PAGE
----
I have found photos of such darling herb gardens these past few weeks. We have a retailer’s greeting card holder we bought for $5 from the local library moving sale. I want to repurpose it to a herb garden, particularly for my daughter who lives in an apartment with a balcony. Vertical gardens are trendy now, and very practical for urban dwellers. I will work with this idea later this summer into autumn. We went semi-traditional, a 12 x 6-foot bed raised 6-inches from the floor of our greenhouse on the screenhouse side. There is some protection from the sunrays with the black cover now. I need this for skin protection. I have battled basal cell cancer 2 years ago. The semi-indoor herbal bed will be protected somewhat from weeds as we have a landscape fabric under the gravel floor. We cleared most of the gravel before shoveling the compost-top soil mixture in the bed. We will see what happens in regards to pests and bugs. We found a 3-foot snake skin in our greenhouse last week. Critters can still get inside. Let’s hope Chuck, the groundhog who lives under the barn down the hill stays out! As well as his skunk, mole, and rat friends!
How do you grow your herbs? Containers? Raised beds? Vertical beds? Are your herbs for culinary or ornamental purposes?
Pallet Vertical Herb Garden

A Half Plate Of Veggies

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The Plate Method
A half plate of veggies, a quarter plate of protein, and the last quarter plate are the carbs at lunch and dinner every day should not be an issue. It can be if the time and food budget is tight. So what is a person to do if the doctor or dietician advises this? So, I am that person and I have begun watching my carbs and protein counts and having that 1/2 plate of veggies at every lunch and every dinner. BTW ~ Everyone’s plate should look like the illustrated. ~ And my 2 snacks a day need to be a carb with a protein every time. My recent blood work shows I am no longer in the pre-diabetes category, but diabetes category. I have 3 months to take off some weight and have my glucose levels below that 100 threshold or I am placed on oral meds. I have to be a good girl for my sake, take care of myself! So my creative juices begin to flow and a practical plan begins. I am a wellness coordinator, look after employee wellness programs at my full-time job. I will be a wellness guru when it is all over. Singer Dale Watson says, “If you always do what you’ve always done, you always get what you always got.” So here are the 5 major changes I have made …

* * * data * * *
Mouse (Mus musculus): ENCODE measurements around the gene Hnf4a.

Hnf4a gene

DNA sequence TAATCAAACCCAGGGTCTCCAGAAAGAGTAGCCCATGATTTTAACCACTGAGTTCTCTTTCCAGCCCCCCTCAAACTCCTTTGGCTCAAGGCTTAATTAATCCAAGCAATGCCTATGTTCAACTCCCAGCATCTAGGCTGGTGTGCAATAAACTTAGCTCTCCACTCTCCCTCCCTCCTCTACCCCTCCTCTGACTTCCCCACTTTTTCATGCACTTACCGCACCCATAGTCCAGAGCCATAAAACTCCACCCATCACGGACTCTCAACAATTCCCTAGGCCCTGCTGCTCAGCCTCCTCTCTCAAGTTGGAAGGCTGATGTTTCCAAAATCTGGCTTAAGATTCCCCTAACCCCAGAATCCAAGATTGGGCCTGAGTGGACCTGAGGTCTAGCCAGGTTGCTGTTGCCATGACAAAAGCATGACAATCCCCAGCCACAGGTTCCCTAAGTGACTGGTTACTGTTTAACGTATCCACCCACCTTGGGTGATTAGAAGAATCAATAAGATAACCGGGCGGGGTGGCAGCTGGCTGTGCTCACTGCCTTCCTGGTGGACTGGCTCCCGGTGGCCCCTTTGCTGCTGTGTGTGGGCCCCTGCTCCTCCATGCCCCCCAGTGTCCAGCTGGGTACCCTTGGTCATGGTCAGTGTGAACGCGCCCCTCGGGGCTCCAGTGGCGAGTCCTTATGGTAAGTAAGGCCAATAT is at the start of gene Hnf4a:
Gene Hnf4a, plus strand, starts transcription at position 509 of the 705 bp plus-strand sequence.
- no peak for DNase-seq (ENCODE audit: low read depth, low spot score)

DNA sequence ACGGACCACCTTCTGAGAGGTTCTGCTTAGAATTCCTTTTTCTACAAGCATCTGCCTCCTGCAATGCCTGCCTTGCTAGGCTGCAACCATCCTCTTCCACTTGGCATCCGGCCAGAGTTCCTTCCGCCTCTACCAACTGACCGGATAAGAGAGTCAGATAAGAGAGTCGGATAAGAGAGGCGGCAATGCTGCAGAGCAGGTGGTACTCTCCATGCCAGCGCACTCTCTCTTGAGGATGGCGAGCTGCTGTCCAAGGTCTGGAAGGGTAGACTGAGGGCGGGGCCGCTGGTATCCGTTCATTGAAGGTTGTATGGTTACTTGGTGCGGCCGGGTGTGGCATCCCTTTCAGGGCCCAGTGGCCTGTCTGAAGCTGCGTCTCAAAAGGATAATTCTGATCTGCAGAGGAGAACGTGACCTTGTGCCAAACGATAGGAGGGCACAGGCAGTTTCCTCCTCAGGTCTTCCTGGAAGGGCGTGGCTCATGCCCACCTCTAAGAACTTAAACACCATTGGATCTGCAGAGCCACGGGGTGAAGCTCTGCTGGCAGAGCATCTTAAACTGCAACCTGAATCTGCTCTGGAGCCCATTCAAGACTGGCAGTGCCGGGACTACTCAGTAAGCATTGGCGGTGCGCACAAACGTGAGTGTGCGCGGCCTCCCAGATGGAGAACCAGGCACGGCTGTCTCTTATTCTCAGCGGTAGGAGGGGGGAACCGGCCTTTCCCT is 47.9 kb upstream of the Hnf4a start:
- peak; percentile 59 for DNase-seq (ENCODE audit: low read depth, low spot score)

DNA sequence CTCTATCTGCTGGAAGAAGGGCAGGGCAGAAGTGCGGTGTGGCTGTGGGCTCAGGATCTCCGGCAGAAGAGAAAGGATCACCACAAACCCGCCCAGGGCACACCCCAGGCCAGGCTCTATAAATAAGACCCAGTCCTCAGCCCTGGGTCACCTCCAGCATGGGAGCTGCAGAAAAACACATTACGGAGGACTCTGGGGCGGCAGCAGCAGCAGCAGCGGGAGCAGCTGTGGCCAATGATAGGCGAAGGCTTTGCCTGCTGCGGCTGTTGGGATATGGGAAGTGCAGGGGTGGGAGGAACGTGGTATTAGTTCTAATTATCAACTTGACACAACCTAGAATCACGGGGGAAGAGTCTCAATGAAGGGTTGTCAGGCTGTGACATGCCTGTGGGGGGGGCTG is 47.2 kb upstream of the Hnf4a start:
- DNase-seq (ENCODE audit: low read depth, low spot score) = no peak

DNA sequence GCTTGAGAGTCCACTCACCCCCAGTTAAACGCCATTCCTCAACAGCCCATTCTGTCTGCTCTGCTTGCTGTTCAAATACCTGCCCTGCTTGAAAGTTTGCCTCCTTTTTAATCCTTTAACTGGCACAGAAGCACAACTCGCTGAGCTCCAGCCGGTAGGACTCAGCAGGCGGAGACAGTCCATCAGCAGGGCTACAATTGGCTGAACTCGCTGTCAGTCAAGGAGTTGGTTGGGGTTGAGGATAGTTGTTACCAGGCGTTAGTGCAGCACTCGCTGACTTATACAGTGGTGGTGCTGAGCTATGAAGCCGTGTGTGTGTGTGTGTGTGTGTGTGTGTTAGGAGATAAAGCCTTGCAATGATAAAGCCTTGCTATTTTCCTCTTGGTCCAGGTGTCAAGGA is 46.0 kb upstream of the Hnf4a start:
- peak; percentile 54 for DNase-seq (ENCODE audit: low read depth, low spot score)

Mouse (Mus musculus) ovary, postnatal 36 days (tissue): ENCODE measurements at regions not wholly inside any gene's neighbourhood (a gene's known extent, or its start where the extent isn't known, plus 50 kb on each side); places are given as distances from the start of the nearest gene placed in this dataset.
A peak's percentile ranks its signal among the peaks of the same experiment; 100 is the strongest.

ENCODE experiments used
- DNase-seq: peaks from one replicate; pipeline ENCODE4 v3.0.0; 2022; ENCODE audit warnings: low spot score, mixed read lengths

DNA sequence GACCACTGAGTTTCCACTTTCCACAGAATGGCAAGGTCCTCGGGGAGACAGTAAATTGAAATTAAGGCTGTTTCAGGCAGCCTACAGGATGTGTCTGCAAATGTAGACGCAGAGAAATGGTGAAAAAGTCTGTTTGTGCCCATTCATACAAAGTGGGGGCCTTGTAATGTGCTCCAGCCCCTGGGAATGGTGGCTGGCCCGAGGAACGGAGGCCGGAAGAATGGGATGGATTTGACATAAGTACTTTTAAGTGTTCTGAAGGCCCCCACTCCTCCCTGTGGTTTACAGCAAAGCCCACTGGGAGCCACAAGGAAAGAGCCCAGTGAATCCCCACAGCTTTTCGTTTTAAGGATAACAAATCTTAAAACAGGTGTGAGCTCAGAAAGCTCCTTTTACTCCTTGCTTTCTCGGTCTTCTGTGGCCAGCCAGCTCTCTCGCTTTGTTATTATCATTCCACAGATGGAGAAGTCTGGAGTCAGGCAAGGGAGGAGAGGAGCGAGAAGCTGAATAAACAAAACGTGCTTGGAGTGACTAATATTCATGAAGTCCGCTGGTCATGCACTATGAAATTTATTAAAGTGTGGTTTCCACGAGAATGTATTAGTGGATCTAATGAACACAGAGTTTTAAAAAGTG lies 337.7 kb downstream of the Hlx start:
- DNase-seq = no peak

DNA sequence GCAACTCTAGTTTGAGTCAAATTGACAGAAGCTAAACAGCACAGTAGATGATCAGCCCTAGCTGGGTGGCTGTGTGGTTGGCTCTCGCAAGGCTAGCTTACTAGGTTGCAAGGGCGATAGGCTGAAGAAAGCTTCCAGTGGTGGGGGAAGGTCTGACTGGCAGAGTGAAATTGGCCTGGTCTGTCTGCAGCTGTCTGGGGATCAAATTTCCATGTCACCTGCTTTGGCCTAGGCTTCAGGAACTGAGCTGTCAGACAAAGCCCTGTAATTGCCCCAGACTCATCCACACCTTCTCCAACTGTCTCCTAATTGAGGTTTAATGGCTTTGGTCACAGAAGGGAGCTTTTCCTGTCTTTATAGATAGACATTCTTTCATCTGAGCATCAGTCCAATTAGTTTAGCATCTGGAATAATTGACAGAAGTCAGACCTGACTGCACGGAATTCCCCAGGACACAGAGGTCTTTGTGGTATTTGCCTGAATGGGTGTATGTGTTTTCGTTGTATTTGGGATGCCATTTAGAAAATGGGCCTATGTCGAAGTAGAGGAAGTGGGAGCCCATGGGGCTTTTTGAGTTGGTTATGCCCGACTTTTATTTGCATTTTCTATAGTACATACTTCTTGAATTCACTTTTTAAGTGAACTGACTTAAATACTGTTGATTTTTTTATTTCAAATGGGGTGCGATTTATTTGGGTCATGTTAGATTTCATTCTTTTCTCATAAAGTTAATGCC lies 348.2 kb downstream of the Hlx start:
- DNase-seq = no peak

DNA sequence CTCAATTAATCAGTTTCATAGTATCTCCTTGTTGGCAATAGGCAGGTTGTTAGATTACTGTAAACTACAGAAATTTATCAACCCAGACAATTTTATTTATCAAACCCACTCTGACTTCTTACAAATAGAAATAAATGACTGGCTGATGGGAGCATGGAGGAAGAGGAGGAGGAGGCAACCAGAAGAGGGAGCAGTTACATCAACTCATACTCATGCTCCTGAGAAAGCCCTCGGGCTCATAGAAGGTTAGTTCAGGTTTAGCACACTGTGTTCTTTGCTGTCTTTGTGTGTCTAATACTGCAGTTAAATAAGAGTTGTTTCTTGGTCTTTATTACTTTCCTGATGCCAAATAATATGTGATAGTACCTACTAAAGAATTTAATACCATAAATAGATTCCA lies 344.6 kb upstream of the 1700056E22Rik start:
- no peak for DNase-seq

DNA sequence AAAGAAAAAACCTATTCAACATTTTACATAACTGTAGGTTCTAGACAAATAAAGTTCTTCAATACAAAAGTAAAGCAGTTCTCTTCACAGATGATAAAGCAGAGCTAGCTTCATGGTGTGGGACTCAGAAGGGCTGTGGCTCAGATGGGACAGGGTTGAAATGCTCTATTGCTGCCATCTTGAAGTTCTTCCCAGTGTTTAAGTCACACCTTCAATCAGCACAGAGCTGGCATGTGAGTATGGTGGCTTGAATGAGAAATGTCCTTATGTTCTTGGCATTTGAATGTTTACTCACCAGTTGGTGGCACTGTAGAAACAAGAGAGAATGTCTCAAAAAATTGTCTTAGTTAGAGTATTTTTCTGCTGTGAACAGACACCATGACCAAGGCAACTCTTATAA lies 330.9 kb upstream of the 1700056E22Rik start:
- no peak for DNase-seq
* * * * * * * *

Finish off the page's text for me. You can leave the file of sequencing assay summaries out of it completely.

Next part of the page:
First, I have had my ah-ha moment, reality check, whatever you want to call it. I am a diabetic! If I keep on this same road I have been on, I will be diabetic the rest of my life. Who wants that? Not me! I started back to Weight Watchers before the holidays and have that support group. Though Weight Watchers is a great weight management program, the Points Plus system treats fruits equally with vegetables. Fruit has a high sugar content, so I need to treat it as a carbohydrate with the diabetic exchange program. Now that the half plate of veggies illustration is stuck in my head, that visual is what I live by today and everyday the rest of my life.
Theodore Roosevelt Quote2nd change, I am daily using a booklet my doctor gave me as well as go online to http://www.calorieking.com for my carb counts. Those winter time pick-me ups like hot cocoa, chai latte, or a pumpkin muffie brought me over the threshold from pre-diabetic to diabetic, I am sure. One hot chocolate from your friendly neighborhood Panera Bread or Quik Trip is over 50 grams of carbs, more than I am to have at one meal setting! I have to “weigh” the immediate gratification to the overall outcome. Believe me, the sweet hot drink is not worth it!
3rd change, herbal tea is my everyday fall to beverage when water is not satisfying my thirst. Soda, diet or sugar-loaded are not good for anyone. Beer and wine are reserved for special occasions like the cocoa and latte. This week Stash coconut mango oolong tea is awesome hot or iced. There are so many other teas to try, of course unsweetened. Many have medicinal purposes as well.
4th change, the dollars I am saving each week from no hot or cold beverage runs I apply to my gardening habit, with this year’s focus on more vegetables and herbs. If I can freeze or dehydrate a supply of vegetables and herbs for the next winter, I will be that much more ahead budget wise. I will literally reap what I sow.
I have upped the ante from my 10-minute 4-3-2-1 fitness routine I started in January as my New Year’s resolution. So the 5th change is if I do not get a 30-minute walk in during the day or gardening is not part of my weekday evening, I will exercise with a swim at the Center of Clayton indoor pool or a DVD exercise tape at home before the day is over. I cannot afford any more excuses for lack of exercise.